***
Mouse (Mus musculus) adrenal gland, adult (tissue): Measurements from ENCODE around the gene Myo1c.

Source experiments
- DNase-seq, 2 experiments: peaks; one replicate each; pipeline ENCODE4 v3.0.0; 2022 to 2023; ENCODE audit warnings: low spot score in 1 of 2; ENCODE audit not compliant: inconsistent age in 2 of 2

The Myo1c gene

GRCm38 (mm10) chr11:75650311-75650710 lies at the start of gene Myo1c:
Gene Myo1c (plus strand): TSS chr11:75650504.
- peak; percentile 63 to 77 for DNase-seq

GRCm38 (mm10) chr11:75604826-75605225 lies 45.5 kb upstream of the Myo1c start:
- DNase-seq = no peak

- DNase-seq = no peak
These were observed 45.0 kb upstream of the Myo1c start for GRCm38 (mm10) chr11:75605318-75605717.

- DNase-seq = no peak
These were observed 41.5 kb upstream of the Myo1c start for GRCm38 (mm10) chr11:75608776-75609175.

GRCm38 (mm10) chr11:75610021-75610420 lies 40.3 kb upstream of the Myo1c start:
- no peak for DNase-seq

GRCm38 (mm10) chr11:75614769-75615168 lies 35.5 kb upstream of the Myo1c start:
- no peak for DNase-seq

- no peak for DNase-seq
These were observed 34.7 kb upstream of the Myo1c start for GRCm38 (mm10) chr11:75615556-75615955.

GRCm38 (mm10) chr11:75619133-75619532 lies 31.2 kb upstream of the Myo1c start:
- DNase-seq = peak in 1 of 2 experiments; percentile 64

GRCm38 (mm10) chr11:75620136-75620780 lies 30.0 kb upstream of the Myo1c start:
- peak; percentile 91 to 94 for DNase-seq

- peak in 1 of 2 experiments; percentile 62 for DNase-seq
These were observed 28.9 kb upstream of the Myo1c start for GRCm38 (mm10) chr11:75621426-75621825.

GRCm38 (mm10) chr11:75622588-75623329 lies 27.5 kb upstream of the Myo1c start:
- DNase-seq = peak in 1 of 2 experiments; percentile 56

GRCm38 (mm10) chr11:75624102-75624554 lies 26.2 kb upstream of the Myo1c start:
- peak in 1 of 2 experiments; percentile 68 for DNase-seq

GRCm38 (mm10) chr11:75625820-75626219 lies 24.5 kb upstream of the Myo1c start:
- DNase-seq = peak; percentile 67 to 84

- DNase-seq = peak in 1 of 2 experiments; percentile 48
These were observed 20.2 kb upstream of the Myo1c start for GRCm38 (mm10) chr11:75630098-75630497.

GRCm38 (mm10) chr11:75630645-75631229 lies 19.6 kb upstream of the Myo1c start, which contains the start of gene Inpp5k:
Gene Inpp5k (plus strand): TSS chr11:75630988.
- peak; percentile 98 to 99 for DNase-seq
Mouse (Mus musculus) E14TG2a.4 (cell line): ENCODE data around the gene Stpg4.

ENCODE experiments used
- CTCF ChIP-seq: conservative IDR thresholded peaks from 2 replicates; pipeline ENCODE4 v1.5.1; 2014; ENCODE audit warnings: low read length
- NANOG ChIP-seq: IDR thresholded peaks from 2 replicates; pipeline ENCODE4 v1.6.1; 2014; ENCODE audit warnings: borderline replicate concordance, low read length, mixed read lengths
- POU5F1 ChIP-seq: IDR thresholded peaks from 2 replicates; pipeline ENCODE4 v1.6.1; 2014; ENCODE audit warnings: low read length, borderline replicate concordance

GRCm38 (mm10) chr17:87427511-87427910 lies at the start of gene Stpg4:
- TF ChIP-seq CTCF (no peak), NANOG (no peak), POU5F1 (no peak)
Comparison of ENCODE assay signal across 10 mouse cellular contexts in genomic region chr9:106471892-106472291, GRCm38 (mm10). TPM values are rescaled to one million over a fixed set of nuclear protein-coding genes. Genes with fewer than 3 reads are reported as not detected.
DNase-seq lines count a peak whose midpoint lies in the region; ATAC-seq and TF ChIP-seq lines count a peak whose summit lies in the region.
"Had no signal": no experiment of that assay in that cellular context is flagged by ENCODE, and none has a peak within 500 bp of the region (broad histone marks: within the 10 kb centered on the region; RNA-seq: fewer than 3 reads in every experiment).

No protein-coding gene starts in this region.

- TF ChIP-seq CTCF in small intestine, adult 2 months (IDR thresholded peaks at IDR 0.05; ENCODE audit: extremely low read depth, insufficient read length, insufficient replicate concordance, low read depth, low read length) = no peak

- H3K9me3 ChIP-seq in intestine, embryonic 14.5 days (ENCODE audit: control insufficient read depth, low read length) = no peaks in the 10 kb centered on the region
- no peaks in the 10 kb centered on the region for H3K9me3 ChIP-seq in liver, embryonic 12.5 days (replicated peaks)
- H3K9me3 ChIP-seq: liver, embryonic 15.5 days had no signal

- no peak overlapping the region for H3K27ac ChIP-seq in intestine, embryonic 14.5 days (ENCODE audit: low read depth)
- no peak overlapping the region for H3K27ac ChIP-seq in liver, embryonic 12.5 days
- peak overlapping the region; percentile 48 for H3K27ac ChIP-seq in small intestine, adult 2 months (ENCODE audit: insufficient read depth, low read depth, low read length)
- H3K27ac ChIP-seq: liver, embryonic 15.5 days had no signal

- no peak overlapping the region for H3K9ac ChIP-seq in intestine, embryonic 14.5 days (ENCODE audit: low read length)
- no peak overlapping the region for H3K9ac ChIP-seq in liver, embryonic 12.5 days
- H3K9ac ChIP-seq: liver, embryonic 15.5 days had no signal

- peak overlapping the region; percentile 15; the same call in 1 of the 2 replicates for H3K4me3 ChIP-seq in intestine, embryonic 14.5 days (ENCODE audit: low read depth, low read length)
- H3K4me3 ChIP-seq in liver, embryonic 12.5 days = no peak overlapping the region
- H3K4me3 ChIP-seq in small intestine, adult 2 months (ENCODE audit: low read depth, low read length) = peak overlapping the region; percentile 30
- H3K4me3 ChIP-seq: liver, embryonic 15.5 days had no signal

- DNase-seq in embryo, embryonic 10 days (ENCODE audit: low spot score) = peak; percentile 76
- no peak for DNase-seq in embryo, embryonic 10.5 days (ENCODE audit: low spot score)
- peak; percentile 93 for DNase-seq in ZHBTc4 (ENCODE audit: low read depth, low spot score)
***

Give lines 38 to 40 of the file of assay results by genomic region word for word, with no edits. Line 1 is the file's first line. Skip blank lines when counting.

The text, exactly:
ENCODE experiments used
- CTCF ChIP-seq: conservative IDR thresholded peaks from 2 replicates; pipeline ENCODE4 v1.5.1; 2014; ENCODE audit warnings: low read length
- NANOG ChIP-seq: IDR thresholded peaks from 2 replicates; pipeline ENCODE4 v1.6.1; 2014; ENCODE audit warnings: borderline replicate concordance, low read length, mixed read lengths